Vanderbilt Law Review


Nolan E. Clark

First Page



Antitrust law has been with us since 1890, the year that Congress passed the Sherman Antitrust Act. In the course of this ex-tended period, antitrust law has achieved an exalted status in the pantheon of American jurisprudence.' Nevertheless, for decades,Sherman Act doctrines have been murky and confused. This confusion was not, however, historically inevitable. When enacted, the Sherman Act had a clear focus. Fortunately, as the Sherman Act approaches its centennial, the Supreme Court has given encouraging signs that it is once again returning to the original focus of the statute.

As originally conceived, the Sherman Act prohibited two related offenses. Section 2 prohibited monopolization." Section 1, the more important provision, prohibited combinations in restraint of trade. As this Article demonstrates, section 1 originally proscribed one, and only one, offense: cartelization, agreements amongcompetitors to restrict their output.

The Supreme Court's failure to limit section 1 to a clearly articulated cartelization standard casts a shadow on the Sherman Act's original clarity. Instead of utilizing a specific cartelization standard, the Court judged challenged conduct under an unfocused"Rule of Reason" standard. Applying this standard, the Court found a variety of conduct having little or no relation to classic cartelization to violate section 1. The Court declared illegal any business arrangement that it deemed an "unreasonable" restraint on competition. Unlike cartelization, the concept of unreasonable restraint of competition is so ambiguous that the Rule of Reason doctrine proved to be inherently amorphous.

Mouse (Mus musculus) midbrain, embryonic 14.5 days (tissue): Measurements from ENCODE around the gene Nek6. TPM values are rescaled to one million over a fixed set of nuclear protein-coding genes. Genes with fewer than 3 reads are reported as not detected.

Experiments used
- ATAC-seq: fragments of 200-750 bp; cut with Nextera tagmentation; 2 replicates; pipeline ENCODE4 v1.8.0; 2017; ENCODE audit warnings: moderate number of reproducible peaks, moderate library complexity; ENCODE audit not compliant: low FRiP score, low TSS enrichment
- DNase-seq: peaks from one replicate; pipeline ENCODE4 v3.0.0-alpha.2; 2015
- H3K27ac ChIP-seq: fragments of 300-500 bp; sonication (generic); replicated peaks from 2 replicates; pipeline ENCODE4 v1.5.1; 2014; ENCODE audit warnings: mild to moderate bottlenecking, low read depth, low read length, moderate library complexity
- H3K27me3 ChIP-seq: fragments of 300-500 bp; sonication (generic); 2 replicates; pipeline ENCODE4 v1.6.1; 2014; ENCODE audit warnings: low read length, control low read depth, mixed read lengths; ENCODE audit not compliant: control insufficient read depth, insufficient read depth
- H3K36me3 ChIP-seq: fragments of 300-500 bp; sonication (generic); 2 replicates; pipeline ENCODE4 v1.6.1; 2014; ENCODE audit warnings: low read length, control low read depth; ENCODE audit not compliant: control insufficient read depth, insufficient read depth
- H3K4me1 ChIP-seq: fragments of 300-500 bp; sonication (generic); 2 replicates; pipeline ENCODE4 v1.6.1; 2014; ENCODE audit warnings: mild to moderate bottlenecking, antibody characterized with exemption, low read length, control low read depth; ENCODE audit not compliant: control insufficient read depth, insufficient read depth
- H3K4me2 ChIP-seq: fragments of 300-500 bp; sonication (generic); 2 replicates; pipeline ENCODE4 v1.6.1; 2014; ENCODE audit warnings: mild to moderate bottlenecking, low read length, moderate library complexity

The Court's substitution of a Rule of Reason standard in place of the cartelization standard that was contemplated by the language of the statute introduced an ambiguity to antitrust jurisprudence that eventually led to an almost total lack of coherence and consistency in section 1 case law.'" Hostility to this growing confusion eventually provided the basis for a recent antitrust revolution whose dimensions are still not fully and accurately understood.The vanguard for this revolution came from academia. Beginning in the 1950's, the so-called Chicago school," exemplified by the work of law school professors such as Robert Bork and Richard Posner,' expounded a simple thesis: the antitrust laws should be interpreted as having only one goal, to promote the maximization of consumer welfare by invalidating business arrangements that reduce economic efficiency.